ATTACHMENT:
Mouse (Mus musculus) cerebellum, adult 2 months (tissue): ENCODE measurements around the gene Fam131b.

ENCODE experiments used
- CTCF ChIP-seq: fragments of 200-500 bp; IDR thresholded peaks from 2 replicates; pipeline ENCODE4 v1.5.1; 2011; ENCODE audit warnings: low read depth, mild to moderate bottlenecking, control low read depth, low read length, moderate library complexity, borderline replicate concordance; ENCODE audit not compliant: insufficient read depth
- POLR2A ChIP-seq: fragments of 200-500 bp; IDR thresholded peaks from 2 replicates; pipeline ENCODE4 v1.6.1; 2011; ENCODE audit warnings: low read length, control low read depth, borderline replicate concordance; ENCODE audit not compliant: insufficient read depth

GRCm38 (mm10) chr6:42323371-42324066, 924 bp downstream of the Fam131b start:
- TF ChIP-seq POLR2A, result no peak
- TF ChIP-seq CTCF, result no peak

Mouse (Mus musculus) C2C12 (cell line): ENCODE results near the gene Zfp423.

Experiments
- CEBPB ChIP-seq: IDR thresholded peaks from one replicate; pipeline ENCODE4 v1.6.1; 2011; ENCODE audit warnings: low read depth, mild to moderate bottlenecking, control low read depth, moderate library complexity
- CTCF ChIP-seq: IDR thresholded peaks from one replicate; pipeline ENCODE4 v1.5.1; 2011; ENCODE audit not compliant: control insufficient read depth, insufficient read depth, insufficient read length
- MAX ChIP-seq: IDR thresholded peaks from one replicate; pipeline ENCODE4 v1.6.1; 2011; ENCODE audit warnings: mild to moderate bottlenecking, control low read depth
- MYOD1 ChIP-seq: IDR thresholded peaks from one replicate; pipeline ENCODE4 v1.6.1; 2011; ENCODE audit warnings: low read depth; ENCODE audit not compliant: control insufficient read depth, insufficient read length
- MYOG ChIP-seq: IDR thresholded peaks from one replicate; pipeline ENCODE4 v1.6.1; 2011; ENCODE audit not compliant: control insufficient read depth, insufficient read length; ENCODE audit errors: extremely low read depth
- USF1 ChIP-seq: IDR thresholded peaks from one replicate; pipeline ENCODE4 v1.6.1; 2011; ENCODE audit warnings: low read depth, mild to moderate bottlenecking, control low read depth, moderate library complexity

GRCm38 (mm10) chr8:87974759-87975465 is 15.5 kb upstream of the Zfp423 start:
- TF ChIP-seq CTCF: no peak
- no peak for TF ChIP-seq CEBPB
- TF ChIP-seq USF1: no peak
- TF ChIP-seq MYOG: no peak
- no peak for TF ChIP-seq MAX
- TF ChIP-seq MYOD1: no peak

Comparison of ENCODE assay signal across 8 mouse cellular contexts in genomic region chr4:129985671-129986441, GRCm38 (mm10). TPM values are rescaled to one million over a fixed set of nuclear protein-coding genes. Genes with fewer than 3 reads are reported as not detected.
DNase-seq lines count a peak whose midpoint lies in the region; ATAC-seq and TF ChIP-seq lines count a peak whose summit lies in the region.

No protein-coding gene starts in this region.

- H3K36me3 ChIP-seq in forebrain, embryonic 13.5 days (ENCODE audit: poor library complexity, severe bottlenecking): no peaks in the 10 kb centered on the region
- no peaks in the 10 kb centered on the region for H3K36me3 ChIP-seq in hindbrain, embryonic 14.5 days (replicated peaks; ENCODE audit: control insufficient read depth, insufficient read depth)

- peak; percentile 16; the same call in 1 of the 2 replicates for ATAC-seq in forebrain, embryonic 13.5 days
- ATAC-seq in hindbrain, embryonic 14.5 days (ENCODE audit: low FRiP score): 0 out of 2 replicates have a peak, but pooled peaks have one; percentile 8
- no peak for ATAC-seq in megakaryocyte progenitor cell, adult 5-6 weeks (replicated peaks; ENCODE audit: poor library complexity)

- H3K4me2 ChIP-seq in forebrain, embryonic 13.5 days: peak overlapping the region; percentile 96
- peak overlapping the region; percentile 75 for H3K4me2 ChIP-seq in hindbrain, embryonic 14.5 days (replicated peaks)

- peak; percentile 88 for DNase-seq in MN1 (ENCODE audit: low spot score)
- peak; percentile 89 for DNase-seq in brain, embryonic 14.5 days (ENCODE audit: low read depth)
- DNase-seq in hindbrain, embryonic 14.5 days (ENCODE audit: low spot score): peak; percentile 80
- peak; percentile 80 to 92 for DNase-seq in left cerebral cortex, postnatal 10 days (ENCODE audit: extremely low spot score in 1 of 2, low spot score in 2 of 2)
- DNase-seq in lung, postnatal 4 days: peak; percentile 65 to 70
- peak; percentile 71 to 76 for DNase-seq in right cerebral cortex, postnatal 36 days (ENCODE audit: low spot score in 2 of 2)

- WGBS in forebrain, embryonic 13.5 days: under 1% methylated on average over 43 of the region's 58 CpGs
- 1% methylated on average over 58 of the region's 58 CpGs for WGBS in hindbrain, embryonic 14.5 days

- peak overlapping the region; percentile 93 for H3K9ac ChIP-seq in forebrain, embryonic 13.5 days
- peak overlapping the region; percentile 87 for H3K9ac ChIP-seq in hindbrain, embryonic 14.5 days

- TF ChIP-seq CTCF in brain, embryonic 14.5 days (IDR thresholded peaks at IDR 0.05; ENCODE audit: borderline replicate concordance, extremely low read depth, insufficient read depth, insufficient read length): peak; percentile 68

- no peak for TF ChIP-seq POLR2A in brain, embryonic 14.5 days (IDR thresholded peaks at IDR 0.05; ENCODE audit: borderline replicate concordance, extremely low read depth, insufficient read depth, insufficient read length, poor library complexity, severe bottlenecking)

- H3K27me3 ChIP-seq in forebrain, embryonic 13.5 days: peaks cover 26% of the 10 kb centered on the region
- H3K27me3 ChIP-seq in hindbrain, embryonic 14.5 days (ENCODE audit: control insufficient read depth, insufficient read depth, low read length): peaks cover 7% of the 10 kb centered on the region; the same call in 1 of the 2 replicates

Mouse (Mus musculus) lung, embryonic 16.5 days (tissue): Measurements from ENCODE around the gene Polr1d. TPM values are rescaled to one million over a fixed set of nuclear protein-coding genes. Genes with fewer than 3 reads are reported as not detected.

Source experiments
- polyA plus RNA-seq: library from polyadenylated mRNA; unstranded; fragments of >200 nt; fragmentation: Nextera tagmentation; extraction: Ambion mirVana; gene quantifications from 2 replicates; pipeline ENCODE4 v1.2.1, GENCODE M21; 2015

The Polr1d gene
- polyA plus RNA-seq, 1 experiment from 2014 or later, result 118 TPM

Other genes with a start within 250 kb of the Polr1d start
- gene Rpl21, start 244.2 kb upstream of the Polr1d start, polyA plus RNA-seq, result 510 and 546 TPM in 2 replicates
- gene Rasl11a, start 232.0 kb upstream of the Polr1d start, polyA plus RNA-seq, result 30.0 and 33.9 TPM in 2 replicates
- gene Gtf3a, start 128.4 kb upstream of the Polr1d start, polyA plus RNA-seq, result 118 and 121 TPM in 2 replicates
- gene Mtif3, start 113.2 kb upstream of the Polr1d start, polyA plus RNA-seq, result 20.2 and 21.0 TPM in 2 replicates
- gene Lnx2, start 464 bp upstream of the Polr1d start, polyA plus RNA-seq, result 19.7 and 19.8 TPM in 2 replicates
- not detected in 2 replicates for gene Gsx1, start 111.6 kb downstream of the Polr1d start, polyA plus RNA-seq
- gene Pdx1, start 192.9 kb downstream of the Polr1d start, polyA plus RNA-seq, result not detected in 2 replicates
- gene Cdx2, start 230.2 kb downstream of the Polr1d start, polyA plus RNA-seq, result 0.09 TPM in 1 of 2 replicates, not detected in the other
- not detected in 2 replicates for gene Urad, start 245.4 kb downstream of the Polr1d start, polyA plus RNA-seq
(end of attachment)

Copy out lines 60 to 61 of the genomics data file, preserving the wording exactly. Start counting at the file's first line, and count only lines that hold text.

- gene Cdx2, start 230.2 kb downstream of the Polr1d start, polyA plus RNA-seq, result 0.09 TPM in 1 of 2 replicates, not detected in the other
- not detected in 2 replicates for gene Urad, start 245.4 kb downstream of the Polr1d start, polyA plus RNA-seq